By Carey Gillam
KANSAS CITY (Reuters) - Heavy rains brought some relief to drought-stricken Texas over the last week, but much more is needed to help the U.S. South escape the historic drought that has gripped the region for months.
The parched conditions in Texas, Arizona, Oklahoma, Louisiana and through parts of other southern states are persisting, and the high heat and lack of substantial rainfall are forecast to continue, according to a report issued on Thursday by U.S. climatologists.
"I wouldn't even describe the recent rains as a 'dent' and normal-type rains aren't going to cut it in breaking this drought," said Mark Svoboda, climatologist with the National Drought Mitigation Center.
"It will take the supernatural type of rain event to truly break the drought and the odds of that are very slim ... between now and the end of summer," he said.
The "Drought Monitor" report released by a consortium of national climate experts said that over the last week, the worst levels of drought were mitigated slightly in Texas, epicenter of what climatologists call the worst drought in decades. Still, nearly 95 percent of the key farming state remains in "severe" drought or worse.
Conditions in Oklahoma grew more dire with the worst levels of drought intensifying and 61 percent of the state now in severe drought or worse, up from 56 percent a week ago.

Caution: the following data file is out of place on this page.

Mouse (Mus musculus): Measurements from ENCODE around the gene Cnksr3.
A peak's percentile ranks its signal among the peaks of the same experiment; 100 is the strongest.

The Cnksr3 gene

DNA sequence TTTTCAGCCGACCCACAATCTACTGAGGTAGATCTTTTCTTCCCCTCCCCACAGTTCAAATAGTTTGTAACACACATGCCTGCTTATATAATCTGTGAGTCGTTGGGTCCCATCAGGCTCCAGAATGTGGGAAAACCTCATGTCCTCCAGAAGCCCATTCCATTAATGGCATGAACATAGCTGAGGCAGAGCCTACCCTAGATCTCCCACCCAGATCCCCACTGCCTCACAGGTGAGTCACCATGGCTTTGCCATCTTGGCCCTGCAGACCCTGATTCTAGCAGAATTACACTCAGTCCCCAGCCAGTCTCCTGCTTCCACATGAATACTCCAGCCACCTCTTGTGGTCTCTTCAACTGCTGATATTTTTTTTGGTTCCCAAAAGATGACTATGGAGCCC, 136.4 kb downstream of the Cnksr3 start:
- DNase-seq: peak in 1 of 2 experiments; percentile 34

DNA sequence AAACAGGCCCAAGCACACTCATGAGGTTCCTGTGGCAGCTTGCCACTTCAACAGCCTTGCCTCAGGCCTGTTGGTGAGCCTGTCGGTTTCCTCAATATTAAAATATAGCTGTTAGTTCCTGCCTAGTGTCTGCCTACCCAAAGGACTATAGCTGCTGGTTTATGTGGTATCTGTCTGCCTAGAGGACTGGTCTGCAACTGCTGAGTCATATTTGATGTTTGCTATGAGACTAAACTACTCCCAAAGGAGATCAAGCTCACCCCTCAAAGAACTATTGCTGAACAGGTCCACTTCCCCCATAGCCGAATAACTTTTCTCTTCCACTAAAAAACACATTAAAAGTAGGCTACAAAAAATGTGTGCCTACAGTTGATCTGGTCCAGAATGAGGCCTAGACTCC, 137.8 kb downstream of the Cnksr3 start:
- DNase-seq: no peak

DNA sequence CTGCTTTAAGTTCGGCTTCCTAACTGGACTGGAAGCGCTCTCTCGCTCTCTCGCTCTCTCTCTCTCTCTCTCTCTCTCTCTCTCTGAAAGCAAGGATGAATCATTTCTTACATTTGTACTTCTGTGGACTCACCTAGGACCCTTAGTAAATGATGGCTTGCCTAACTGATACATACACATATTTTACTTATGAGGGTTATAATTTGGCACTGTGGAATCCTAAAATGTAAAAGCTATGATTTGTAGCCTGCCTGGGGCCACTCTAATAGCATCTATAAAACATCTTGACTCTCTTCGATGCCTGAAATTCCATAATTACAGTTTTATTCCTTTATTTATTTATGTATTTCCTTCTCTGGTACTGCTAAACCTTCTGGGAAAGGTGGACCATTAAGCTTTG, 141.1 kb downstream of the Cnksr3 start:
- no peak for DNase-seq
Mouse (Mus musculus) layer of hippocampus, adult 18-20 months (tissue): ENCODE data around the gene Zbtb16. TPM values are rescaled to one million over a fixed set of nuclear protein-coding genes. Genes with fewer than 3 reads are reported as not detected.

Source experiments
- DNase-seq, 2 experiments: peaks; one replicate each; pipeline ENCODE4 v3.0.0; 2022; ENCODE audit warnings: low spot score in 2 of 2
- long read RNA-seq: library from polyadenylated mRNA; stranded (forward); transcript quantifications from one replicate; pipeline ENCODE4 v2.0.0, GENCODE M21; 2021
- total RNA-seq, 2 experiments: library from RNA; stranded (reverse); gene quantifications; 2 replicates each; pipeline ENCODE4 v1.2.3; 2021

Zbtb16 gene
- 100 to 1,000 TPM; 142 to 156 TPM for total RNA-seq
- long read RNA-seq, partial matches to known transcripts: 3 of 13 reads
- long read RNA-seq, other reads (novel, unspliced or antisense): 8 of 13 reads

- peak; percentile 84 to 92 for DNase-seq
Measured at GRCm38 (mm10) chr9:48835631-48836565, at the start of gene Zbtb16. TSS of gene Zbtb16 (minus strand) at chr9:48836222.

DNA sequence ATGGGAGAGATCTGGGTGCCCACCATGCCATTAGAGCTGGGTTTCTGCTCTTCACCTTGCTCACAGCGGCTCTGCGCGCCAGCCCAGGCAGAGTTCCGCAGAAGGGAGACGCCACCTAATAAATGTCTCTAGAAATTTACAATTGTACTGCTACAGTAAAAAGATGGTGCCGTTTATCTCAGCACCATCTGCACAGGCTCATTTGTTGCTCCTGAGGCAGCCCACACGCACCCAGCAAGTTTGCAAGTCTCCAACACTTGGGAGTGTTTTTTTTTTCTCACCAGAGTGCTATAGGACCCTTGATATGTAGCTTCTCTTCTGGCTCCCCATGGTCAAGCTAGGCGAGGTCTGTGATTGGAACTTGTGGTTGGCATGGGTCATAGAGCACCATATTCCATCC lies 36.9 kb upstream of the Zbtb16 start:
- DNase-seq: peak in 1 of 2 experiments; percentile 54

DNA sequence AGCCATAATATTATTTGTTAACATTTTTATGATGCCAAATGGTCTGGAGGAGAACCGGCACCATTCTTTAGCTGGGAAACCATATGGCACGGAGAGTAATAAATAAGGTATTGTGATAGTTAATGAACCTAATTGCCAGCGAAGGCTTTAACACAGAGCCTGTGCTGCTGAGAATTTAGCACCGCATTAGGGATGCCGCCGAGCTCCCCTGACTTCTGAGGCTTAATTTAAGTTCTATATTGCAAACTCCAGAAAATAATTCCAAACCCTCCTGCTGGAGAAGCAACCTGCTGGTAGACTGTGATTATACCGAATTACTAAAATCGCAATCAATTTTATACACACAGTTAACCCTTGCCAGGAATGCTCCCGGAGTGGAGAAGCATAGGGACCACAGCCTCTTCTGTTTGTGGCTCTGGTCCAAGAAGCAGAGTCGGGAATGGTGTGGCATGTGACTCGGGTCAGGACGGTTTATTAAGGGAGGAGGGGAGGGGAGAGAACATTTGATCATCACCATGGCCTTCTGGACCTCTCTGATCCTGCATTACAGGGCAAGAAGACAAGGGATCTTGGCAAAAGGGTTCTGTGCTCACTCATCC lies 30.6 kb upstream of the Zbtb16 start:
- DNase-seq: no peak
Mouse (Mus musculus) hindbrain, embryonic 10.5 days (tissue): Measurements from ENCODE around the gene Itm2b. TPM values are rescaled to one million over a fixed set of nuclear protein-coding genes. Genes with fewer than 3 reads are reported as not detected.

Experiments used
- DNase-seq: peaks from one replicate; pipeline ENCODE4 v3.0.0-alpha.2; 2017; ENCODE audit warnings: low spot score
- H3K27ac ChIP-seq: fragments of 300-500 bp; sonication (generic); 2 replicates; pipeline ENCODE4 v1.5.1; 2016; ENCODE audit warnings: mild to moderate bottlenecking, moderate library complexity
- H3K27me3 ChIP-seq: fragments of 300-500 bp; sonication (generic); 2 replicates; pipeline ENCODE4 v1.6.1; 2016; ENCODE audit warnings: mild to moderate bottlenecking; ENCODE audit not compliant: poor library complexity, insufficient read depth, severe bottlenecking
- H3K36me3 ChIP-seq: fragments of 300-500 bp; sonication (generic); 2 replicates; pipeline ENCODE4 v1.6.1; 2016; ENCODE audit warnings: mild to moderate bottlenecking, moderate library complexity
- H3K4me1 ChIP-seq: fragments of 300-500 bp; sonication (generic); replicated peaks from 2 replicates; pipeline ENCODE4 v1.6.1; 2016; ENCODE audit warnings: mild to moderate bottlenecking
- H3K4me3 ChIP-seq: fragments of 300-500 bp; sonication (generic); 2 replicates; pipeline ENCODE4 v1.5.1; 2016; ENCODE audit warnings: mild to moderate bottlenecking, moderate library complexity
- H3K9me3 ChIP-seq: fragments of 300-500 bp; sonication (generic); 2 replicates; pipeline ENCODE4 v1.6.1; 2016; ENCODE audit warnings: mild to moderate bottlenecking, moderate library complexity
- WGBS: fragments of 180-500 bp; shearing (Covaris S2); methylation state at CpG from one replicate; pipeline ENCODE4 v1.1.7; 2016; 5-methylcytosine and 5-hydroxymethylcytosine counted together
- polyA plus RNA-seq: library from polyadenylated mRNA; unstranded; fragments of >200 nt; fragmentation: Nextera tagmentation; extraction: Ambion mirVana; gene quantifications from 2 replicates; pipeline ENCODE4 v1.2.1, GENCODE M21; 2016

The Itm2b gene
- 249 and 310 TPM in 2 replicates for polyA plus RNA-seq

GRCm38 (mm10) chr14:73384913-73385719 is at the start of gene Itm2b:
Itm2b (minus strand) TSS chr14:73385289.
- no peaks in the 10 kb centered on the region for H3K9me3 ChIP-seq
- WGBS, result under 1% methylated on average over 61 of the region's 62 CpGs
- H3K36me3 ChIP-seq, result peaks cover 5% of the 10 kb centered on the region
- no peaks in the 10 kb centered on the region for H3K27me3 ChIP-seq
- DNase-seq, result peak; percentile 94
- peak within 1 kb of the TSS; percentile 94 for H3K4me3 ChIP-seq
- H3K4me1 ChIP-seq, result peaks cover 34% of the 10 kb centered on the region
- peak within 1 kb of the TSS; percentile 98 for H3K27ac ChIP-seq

Arizona also kept suffering, as high heat and lack of rain whipped up large dust storms that blew on 50-miles-per-hour winds through Phoenix. The storm downed trees, tossed yard furniture, and snuffed out visibility across an area of some 50 miles at its peak on Tuesday evening.
Louisiana remained locked in drought, with the worst level -- exceptional drought -- increasing slightly from 63.50 percent of the state to 63.70 percent over the last week.
The drought conditions have ravaged the region, sparking thousands of wildfires, drying up grazing land needed for cattle, and ruining thousands of acres of wheat and other crops.
Texas experienced its driest spring on record with only a fraction of the rainfall typically seen.
The southern Plains should remain mostly rain-free and temperatures are expected to be above normal for much of the country over the next week, according to the Drought Monitor report.
Separately, however, the upper Midwest and northern Plains remain vulnerable to flooding as many rivers are above flood stage. The threat of more flooding will continue through the summer, forecasters at NOAA's National Weather Service said Wednesday.
(Editing by David Gregorio and Dale Hudson)